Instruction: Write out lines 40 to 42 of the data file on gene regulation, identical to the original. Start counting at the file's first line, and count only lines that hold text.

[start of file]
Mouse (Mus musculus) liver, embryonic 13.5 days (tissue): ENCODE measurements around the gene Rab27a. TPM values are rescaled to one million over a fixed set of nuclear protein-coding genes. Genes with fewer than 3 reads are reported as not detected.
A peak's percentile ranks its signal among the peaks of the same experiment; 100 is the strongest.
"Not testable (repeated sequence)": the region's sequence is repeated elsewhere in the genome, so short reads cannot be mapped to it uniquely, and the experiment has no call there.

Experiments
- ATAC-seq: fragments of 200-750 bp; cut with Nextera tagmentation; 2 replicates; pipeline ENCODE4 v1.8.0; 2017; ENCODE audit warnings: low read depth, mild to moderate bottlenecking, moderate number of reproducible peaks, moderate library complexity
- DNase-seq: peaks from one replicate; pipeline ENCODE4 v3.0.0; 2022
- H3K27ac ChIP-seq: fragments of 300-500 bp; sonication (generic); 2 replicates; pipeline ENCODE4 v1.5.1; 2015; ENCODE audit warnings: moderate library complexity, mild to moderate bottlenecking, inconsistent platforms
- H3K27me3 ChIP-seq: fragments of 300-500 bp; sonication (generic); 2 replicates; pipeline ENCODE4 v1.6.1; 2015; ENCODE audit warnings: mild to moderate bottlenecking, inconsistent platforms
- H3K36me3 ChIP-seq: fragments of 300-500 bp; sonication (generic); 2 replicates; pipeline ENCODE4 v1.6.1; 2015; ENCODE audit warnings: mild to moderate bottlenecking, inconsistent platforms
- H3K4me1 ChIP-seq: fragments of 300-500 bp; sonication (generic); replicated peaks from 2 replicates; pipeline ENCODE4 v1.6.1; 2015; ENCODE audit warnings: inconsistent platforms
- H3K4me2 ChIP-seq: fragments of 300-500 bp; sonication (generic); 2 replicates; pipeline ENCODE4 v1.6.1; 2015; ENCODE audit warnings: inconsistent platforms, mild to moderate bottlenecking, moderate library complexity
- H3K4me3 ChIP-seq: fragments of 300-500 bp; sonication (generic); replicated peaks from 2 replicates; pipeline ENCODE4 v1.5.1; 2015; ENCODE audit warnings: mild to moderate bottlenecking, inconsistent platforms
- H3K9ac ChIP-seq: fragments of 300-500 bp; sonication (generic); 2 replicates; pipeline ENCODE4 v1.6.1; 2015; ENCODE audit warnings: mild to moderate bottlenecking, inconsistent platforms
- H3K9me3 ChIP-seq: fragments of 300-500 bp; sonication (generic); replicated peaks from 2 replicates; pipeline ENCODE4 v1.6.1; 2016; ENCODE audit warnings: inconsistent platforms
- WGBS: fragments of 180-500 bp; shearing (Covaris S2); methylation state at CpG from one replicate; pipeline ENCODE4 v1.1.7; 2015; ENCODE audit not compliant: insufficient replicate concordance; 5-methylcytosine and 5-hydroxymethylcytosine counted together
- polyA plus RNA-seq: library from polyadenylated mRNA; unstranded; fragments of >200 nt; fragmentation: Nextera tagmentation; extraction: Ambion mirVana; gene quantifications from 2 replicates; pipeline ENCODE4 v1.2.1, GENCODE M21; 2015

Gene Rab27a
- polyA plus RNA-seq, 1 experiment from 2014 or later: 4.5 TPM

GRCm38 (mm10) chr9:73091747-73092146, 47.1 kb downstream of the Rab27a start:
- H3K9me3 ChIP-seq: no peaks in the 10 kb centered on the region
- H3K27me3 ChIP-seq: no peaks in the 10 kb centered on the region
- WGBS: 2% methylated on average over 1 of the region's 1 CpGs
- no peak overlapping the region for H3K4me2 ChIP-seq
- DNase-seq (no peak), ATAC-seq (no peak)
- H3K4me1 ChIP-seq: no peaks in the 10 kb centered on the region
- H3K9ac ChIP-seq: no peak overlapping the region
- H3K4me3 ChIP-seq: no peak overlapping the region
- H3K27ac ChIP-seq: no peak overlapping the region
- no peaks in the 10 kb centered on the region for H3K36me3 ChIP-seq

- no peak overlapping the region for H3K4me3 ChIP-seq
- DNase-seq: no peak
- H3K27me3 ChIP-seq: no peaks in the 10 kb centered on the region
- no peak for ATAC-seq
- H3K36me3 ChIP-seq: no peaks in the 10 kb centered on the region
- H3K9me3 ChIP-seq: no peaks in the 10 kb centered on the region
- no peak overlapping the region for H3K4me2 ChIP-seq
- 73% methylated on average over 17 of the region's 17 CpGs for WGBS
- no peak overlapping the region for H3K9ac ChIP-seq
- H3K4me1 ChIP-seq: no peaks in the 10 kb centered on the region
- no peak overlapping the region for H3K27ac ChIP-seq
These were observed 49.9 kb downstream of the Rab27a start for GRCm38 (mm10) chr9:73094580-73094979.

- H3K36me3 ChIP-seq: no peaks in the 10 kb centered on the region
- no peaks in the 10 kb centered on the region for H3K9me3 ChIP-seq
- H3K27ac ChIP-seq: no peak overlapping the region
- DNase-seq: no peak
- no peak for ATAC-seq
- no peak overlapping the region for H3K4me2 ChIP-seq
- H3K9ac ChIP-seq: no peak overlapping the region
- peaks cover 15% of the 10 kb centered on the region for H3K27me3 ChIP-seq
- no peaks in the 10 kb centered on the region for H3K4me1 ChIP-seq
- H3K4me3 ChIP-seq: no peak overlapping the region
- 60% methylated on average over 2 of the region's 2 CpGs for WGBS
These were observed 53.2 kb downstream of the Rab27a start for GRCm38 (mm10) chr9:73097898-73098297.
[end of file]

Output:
- no peak overlapping the region for H3K27ac ChIP-seq
These were observed 49.9 kb downstream of the Rab27a start for GRCm38 (mm10) chr9:73094580-73094979.

- H3K36me3 ChIP-seq: no peaks in the 10 kb centered on the region